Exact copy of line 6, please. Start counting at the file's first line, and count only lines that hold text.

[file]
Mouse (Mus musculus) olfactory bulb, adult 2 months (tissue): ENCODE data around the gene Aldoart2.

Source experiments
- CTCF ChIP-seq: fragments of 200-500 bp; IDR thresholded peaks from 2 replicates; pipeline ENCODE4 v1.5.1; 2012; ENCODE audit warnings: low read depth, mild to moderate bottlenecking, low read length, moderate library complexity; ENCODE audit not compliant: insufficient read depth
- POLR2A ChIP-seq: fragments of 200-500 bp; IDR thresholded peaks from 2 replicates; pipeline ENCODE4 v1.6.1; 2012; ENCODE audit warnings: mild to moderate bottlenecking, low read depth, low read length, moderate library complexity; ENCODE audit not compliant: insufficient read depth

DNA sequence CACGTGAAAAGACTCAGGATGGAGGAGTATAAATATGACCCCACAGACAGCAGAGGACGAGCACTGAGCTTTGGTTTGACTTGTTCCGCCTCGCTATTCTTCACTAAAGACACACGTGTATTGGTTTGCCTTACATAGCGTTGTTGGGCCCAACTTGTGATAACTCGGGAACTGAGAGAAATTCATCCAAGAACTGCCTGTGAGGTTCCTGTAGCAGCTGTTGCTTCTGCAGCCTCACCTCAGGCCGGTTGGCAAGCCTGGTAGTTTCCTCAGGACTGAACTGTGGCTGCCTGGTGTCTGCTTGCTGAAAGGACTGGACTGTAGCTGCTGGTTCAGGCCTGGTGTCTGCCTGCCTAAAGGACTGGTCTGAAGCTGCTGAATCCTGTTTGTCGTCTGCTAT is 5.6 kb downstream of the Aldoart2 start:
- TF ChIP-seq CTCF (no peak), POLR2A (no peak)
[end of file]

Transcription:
- TF ChIP-seq CTCF (no peak), POLR2A (no peak)